(x-h)^2 + k \quad\text{or}\quad a(x-h)^2 + k

the numbers h and k may be interpreted as the Cartesian coordinates of the vertex of the parabola. That is, h is the x-coordinate of the axis of symmetry, and k is the minimum value (or maximum value, if a < 0) of the quadratic function.

In other words, the graph of the function ƒ(x) = x2 is a parabola whose vertex is at the origin (0, 0). Therefore, the graph of the function ƒ(x − h) = (x − h)2 is a parabola shifted to the right by h whose vertex is at (h, 0), as shown in the top figure. In contrast, the graph of the function ƒ(x) + kx2 + k is a parabola shifted upward by k whose vertex is at (0, k), as shown in the center figure. Combining both horizontal and vertical shifts yields ƒ(x − h) + k = (x − h)2 + k is a parabola shifted to the right by h and upward by k whose vertex is at (hk), as shown in the bottom figure.

Solving quadratic equations

Completing the square may be used to solve any quadratic equation. For example:

x^2 + 6x + 5 = 0,\,\!

The first step is to complete the square:

(x+3)^2 - 4 = 0.\,\!

Next we solve for the squared term:

(x+3)^2 = 4.\,\!

Then either

x+3 = -2 \quad\text{or}\quad x+3 = 2,

and therefore

x = -5 \quad\text{or}\quad x = -1.

This can be applied to any quadratic equation. When the x2 has a coefficient other than 1, the first step is to divide out the equation by this coefficient: for an example see the non-monic case below.

Irrational and complex roots

Unlike methods involving factoring the equation, which is only reliable if the roots are rational, completing the square will find the roots of a quadratic equation even when those roots are irrational or complex. For example, consider the equation

x^2 - 10x + 18 = 0.\,\!

Completing the square gives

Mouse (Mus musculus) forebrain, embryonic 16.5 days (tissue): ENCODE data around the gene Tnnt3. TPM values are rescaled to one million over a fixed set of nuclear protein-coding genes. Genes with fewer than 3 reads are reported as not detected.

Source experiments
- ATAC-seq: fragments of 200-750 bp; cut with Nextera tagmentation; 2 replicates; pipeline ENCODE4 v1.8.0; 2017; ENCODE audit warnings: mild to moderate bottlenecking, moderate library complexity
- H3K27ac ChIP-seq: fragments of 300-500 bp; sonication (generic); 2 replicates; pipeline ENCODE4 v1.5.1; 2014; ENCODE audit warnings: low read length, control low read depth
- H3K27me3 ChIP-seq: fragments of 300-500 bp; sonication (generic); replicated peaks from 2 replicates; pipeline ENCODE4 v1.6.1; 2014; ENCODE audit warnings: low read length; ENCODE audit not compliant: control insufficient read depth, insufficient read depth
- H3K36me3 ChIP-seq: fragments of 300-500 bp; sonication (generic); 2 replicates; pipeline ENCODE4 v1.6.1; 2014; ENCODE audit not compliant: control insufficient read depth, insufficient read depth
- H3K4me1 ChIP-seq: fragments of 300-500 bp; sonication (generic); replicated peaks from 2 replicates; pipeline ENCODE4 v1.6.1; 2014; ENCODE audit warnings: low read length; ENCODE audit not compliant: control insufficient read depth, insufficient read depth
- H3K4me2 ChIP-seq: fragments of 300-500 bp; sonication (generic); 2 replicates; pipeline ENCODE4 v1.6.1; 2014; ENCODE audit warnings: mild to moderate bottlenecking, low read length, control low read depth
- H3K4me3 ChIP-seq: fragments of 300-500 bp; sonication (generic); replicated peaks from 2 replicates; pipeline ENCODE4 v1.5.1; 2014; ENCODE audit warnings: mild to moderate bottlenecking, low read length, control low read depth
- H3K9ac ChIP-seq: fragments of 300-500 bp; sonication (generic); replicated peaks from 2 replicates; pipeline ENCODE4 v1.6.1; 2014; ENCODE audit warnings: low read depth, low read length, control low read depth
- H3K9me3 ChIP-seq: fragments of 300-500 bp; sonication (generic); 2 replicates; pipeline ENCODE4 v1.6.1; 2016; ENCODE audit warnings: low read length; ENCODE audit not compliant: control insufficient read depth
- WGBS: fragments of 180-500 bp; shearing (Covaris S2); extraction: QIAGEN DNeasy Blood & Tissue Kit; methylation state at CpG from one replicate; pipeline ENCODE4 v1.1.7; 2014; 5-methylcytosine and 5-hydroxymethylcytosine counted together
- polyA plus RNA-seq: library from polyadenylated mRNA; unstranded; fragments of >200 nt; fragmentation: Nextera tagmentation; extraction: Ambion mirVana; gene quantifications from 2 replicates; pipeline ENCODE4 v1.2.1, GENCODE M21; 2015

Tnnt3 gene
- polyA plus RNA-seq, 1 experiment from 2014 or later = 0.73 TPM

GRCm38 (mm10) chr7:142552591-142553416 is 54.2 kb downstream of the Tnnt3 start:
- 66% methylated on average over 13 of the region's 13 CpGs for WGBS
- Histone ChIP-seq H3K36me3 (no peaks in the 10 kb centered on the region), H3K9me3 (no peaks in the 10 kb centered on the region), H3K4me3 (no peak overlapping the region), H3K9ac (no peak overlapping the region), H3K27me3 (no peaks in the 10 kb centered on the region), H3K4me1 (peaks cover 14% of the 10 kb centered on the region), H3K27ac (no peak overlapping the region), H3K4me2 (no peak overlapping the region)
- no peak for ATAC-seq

(x-5)^2 - 7 = 0,\,\!

so

(x-5)^2 = 7.\,\!

Then either

x-5 = -\sqrt{7} \quad\text{or}\quad x-5 = \sqrt{7},\,

so

 x = 5 - \sqrt{7}\quad\text{or}\quad x = 5 + \sqrt{7}. \,

In terser language:

x = 5 \pm \sqrt{7}.\,

Equations with complex roots can be handled in the same way. For example:

\begin{array}{c}
x^2 + 4x + 5 \,=\, 0 \\[6pt]
(x+2)^2 + 1 \,=\, 0 \\[6pt]
(x+2)^2 \,=\, -1 \\[6pt]
x+2 \,=\, \pm i \\[6pt]
x \,=\, -2 \pm i.
\end{array}

Non-monic case

For an equation involving a non-monic quadratic, the first step to solving them is to divide through by the coefficient of x2. For example:

\begin{array}{c}
2x^2 + 7x + 6 \,=\, 0 \\[6pt]
x^2 + \tfrac{7}{2}x + 3 \,=\, 0 \\[6pt]
\left(x+\tfrac{7}{4}\right)^2 - \tfrac{1}{16} \,=\, 0 \\[6pt]
\left(x+\tfrac{7}{4}\right)^2 \,=\, \tfrac{1}{16} \\[6pt]
x+\tfrac{7}{4} = \tfrac{1}{4} \quad\text{or}\quad x+\tfrac{7}{4} = -\tfrac{1}{4} \\[6pt]
x = -\tfrac{3}{2} \quad\text{or}\quad x = -2.
\end{array}

Other applications

Integration

Completing the square may be used to evaluate any integral of the form

\int\frac{dx}{ax^2+bx+c}

using the basic integrals

\int\frac{dx}{x^2 - a^2} = \frac{1}{2a}\ln\left|\frac{x-a}{x+a}\right| +C \quad\text{and}\quad
\int\frac{dx}{x^2 + a^2} = \frac{1}{a}\arctan\left(\frac{x}{a}\right) +C.

For example, consider the integral

\int\frac{dx}{x^2 + 6x + 13}.

Completing the square in the denominator gives: